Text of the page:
Margaret’s favourite artworks were originally hung at her other property in London but were brought to Polesden after her death. It was her London property where she lived and spent most of her time, while Polesden was essentially used as Mrs Greville’s ‘party house’ and was specially kitted out with all mod cons to accommodate her guests. Of the property’s 18 bedrooms, 15 were en suite, which would have been unheard of at the time. Polesden was also one of the first properties to have electricity installed and there is even a lift which links Margaret’s ground floor study to her bedroom suite on the first floor.

    This life of luxury was made possible due to Margaret inheriting her father’s fortune.

    “Mrs Greville didn’t have the best start in life. She was the illegitimate daughter of a brewer and a boarding house steward, although her parents did eventually marry when Margaret was in her early 20s.” explains Nutt. “They made a huge amount of money from beer which Margaret then inherited; she always said she would rather be a beeress than a peeress!”

    Mrs Greville was generous with her wealth. As well as putting on lavish gatherings for her eminent guests, she also held a servants’ ball in the Central Hall every Christmas where up to 100 people, including suppliers and tradesmen, were invited. The ball would have been a household highlight at Polesden, where the staff would dust off their best outfits and Mrs Greville would make an appearance, dazzling the assembled servants in all her finery, including ropes of pearls and a diamond tiara. These jewels were later bequeathed to the Queen Mother and now form part of the Royal Collection. Margaret’s personal Christmas parties on the other hand were a more intimate affair with between 12 and 20 people attending for dinner.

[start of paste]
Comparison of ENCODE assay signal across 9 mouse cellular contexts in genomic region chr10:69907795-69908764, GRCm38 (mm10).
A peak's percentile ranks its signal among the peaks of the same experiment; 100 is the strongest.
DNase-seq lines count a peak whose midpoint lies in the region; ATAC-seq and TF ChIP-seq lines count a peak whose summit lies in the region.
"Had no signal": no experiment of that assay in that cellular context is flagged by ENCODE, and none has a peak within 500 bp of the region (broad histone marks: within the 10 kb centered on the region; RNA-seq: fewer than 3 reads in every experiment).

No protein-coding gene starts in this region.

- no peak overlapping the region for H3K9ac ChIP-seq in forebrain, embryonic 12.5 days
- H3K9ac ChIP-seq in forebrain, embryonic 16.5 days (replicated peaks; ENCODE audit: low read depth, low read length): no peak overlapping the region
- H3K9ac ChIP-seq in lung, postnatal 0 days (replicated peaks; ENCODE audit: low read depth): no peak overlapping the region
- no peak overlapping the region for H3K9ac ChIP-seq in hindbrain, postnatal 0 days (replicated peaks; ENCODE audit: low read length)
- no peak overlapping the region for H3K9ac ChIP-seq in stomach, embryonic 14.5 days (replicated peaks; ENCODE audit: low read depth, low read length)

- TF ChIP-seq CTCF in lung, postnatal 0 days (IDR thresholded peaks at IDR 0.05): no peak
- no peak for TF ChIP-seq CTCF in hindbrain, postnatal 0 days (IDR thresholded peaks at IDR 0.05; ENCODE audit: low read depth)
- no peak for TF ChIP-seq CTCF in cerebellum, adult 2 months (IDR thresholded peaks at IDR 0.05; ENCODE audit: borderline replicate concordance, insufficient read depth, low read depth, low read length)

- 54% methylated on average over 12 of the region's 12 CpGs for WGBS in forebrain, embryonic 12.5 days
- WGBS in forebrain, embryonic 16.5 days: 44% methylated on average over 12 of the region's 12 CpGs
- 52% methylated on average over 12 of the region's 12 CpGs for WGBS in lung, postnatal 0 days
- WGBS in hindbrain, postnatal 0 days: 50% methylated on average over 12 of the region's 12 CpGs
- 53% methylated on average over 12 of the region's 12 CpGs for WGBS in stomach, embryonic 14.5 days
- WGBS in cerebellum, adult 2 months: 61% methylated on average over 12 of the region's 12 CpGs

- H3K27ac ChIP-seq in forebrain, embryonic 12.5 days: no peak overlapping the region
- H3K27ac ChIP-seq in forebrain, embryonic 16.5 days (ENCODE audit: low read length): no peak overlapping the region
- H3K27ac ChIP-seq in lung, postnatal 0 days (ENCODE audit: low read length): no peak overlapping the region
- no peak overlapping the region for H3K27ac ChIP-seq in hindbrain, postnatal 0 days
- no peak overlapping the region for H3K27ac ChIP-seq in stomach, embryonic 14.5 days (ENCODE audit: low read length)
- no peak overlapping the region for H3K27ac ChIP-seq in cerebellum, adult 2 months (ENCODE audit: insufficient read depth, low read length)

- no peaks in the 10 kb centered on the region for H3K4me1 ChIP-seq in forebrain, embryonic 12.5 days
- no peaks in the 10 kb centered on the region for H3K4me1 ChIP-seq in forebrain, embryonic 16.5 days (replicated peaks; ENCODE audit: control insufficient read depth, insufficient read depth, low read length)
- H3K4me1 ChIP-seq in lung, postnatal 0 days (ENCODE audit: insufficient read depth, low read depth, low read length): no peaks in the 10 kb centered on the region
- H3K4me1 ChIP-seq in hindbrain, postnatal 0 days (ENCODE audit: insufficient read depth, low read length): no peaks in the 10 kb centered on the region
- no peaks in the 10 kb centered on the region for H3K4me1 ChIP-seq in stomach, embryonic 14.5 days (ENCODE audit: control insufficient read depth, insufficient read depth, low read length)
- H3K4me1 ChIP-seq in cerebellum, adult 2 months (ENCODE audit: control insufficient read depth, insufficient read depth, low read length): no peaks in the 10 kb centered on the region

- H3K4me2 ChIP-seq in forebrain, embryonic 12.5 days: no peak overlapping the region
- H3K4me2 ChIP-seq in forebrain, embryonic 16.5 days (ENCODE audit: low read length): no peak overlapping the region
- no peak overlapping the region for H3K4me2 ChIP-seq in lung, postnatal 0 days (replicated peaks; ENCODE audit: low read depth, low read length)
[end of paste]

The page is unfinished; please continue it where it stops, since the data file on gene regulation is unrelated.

Despite all the jollity enjoyed at Polesden, Margaret’s life wasn’t always one big party. In 1908 her husband, the Hon. Ronald Greville, died from pneumonia after an emergency operation for throat cancer. Although the couple were married for 17 years they never had any children, so after Margaret’s death in 1942 she left Polesden Lacey to the National Trust. “It was going to be left to George VI but he inherited the throne instead!” says Nutt.

    On her death, Margaret also left her car to her chauffer and various amounts of money to her servants depending on how long they had worked for her. Her butler alone received £500, which was no small sum at the time.

    In the absence of Mrs Greville, Polesden’s party atmosphere has been kept alive by its current custodians and visitors to this National Trust property can expect to find a pianist playing in the Saloon, people joining in with games in the Billiard Room, and the Dining Room table set as it was for Edward VII’s visit in 1909. All of this can be found amid the excited chatter of visitors wandering from room to room where the professional comedians Mrs Greville employed for after-dinner entertainment have been replaced by volunteers telling anecdotes about Margaret and her life.